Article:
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High time for smart offshore energy plan

Tuesday 1 May 2018

MOVES to build some of the world's largest wind farms around the UK coast highlight the need for more integrated marine spatial planning, scientists say.

Two huge energy farms in the North Sea provoked clashes over the impact on tourism and the health of bird species as the‘carve-up’ of our seas leads to increasing conflict between economic, social and environmental interests.

“The offshore energy sector is growing rapidly, making our already crowded oceans a highly competitive space,” explains Dr Katherine Yates, a lecturer in global ecology and conservation.

“The big issue for marine planning is how to organise the trade-off between local, national and international interests –that’s to say – who wins and why?”


For instance, she argues that objections to wind farms, be them from local council, tourist organisations, or in the case of the Horsea Two project, the RSPCA, have to compete with higher level planning objectives, namely national priorities for renewable energy.

In her new book, co-edited with Professor Corey Bradshaw, of Flinders University, Australia, she posits that transparent marine spatial planning that incorporates meaningful stakeholder participation “should be the mechanism” for dealing with the inevitable trade-offs between competing interests.

Offshore Energy and Marine Spatial Planning(Routledge) examines the combined ecological, economic, legal and social implications of the conflicts over space.

Katherine, who teaches on a Masters course in wildlife conservation, says: “As many countries, including the UK, endeavour to meet international obligations to cut carbon emissions, offshore wind, wave and tidal energy – referred to as ‘ocean energy’ is expected to expand significantly, with as much as 7% of global electricity generated in the oceans by 2050.

Competing needs

“Effective marine management needs to balance the often competing needs of existing and emerging users with the capacity of the marine environment to support them.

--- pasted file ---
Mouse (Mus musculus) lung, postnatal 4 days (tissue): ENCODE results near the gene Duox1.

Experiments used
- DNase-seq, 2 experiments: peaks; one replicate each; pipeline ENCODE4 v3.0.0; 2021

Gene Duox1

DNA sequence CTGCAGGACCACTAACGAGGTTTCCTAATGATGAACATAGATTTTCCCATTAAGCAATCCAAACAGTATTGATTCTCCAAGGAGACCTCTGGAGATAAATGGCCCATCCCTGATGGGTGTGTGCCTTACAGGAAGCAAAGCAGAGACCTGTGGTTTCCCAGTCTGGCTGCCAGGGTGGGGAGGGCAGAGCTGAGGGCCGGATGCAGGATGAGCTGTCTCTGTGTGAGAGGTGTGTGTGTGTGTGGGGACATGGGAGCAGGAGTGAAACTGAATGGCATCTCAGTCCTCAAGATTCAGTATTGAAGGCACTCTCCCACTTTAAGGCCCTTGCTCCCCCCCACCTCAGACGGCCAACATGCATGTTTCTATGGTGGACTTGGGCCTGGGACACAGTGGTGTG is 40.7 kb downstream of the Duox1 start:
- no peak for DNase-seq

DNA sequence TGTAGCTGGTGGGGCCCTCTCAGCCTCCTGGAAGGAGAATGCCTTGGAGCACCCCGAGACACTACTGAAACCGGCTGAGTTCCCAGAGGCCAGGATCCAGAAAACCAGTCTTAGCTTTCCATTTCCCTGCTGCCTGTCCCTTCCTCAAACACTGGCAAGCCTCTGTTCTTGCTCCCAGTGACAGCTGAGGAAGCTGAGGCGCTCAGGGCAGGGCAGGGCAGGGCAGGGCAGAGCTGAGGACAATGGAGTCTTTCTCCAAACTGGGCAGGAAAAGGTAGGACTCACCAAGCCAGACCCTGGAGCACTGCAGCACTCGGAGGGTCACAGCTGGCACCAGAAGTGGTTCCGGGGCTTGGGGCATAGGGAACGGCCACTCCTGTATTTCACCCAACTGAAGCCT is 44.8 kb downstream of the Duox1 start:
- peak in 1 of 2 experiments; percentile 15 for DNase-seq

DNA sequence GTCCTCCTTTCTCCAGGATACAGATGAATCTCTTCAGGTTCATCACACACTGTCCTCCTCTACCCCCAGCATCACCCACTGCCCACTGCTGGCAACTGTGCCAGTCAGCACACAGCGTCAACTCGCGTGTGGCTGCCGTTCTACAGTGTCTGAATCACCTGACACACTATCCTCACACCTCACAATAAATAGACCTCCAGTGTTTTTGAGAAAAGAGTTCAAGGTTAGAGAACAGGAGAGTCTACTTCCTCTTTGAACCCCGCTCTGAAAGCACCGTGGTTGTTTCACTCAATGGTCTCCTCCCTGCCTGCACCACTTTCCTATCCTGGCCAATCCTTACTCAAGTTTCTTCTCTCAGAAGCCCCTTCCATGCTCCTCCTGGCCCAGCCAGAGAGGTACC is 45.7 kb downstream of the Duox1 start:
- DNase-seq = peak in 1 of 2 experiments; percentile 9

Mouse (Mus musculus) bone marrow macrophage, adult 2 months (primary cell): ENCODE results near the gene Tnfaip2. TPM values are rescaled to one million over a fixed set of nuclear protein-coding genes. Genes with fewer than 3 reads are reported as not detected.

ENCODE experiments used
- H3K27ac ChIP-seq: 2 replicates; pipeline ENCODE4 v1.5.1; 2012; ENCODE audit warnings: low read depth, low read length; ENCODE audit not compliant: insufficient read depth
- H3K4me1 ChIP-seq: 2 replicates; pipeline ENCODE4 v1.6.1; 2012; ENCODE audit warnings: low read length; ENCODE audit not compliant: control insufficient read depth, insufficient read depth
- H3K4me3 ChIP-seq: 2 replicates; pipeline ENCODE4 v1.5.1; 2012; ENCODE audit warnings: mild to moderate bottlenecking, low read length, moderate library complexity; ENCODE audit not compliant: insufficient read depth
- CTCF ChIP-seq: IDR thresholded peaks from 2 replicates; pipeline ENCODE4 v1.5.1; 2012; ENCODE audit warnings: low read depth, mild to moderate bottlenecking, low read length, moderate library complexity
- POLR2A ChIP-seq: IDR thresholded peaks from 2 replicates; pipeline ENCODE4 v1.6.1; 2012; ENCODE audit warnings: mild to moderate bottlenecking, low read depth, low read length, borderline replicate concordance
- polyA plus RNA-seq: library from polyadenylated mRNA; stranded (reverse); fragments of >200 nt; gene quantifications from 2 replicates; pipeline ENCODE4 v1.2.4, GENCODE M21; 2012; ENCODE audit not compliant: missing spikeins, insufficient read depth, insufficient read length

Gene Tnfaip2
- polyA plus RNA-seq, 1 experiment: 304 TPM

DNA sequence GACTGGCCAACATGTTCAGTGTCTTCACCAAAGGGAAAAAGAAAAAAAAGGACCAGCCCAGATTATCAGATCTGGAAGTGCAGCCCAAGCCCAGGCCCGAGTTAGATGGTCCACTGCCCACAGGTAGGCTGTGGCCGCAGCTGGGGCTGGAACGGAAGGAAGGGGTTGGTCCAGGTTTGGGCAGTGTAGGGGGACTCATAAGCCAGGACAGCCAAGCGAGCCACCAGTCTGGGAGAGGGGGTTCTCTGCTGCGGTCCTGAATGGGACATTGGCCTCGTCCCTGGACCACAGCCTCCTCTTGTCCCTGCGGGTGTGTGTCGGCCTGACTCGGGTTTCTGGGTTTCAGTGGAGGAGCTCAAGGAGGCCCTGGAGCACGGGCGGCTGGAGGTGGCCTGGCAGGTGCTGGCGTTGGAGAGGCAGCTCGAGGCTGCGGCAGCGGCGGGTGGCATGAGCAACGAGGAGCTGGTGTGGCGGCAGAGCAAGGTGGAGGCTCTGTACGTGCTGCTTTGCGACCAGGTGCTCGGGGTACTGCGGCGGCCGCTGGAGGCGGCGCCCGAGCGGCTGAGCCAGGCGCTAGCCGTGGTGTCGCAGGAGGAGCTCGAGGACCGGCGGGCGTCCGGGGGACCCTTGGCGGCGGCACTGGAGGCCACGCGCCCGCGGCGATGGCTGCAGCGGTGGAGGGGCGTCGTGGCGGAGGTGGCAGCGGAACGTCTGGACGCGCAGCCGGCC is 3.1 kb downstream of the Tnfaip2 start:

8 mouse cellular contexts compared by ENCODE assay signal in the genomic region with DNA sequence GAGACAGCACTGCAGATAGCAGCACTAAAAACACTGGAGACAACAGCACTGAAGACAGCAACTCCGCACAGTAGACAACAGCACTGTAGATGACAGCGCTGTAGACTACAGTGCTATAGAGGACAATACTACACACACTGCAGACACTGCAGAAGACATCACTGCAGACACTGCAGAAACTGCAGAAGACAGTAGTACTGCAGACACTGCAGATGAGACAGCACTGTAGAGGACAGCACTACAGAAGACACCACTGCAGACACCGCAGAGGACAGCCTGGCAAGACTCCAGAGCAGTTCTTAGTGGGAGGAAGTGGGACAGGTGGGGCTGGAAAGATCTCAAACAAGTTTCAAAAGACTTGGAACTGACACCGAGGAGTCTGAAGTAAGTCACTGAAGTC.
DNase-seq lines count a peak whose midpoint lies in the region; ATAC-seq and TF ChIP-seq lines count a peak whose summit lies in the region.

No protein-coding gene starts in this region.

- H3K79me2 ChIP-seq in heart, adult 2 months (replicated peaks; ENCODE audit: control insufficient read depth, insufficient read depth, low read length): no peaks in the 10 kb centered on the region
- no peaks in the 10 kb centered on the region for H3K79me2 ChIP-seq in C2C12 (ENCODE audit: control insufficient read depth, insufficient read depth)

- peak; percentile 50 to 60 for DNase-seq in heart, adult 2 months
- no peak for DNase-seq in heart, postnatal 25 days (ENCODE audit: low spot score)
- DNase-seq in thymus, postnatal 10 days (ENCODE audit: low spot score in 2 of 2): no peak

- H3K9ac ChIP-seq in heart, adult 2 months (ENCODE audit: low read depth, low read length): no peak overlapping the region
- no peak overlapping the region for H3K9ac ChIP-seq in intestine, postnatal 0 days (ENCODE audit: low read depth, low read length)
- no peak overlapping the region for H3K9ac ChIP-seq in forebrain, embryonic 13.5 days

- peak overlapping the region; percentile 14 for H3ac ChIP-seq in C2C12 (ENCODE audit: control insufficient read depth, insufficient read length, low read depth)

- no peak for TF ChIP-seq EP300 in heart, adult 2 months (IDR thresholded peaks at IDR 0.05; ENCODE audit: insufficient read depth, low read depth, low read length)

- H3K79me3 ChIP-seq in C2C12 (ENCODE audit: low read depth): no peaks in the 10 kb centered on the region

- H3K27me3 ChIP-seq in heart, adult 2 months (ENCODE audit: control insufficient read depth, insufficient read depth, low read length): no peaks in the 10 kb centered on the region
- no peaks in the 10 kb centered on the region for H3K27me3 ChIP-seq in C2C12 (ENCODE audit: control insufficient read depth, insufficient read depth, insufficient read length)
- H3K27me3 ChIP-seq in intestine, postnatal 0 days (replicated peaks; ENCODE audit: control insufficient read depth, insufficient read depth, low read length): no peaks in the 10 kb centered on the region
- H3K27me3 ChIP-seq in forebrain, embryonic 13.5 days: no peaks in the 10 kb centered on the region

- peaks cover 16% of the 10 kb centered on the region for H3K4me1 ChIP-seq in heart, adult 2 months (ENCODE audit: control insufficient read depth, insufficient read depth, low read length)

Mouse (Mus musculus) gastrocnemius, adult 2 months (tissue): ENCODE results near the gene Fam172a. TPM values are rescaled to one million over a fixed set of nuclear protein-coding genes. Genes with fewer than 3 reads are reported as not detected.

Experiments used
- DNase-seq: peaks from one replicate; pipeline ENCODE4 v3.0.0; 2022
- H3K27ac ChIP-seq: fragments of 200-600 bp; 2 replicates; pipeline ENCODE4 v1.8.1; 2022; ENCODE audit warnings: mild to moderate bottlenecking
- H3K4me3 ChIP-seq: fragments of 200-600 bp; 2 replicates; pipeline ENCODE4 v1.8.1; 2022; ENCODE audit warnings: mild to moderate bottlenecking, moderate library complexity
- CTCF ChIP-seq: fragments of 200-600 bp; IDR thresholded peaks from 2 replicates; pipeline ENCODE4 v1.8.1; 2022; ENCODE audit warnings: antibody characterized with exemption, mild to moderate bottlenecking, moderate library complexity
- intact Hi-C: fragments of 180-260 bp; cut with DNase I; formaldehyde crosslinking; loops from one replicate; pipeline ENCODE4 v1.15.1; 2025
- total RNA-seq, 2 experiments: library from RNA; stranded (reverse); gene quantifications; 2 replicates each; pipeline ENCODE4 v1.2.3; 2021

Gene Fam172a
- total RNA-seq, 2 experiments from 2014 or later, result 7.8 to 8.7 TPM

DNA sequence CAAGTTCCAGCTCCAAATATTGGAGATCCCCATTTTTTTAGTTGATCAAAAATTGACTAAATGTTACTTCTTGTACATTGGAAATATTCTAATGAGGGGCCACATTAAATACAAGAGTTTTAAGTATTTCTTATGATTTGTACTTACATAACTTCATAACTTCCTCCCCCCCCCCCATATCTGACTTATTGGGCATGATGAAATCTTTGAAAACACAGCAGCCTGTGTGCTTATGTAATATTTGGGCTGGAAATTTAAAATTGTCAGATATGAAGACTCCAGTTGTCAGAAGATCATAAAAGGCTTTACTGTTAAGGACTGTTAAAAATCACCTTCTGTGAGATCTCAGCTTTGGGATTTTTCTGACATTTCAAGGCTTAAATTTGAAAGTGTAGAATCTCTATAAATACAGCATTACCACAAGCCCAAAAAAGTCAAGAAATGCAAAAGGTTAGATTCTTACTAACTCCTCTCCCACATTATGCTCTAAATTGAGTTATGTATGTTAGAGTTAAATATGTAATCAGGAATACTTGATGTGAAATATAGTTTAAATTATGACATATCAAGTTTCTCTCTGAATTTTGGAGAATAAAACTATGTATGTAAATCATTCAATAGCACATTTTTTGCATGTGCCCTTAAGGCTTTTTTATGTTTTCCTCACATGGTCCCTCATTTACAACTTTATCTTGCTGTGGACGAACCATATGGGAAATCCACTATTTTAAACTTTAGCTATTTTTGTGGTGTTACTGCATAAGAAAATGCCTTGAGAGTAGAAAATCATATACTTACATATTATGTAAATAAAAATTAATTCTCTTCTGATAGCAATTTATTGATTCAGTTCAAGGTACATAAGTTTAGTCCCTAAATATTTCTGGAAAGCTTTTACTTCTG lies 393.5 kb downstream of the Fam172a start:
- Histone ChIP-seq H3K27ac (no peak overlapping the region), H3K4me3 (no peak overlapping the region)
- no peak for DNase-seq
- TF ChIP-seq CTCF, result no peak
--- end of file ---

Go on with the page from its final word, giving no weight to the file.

“This is made all the more difficult by traditional modes of governance and management, which was, and is in many cases, still sector-based.”

“There is a long history of these types of dispute on land, but the issue is now even more intense at sea, where no-one truly knows who owns what, or how there can be co-operation and co-location within the same waters," adds Professor Corey.

The book brings together leading academics and practitioners from around the world to both address the issues and highlight the opportunities presented by the expanding offshore energy industry.

No silver bullet

The book’s 16 chapters focus on the direct and indirect impacts of all energy-generation types (wind, wave, tidal, oil, and gas) on marine environments, and how to do effective spatial planning of the ocean for energy generation, or extraction. Beyond discussing biology, it also examines a hotbed of divergent values, views and aspirations at the core of marine-planning issues.

Dr Yates adds: “There is no silver bullet, marine spatial planning will always be challenging and filled with conflict,especially with the power differentials associated with planning with offshore energy. There is no right way to do, but there are better ways.”

For more about research in Geography, Wildlife Conservation and Environmental Management at The University of Salford, see our research pages.

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Gareth Hollyman, Senior Press & PR Officer (Science)

0161 295 6895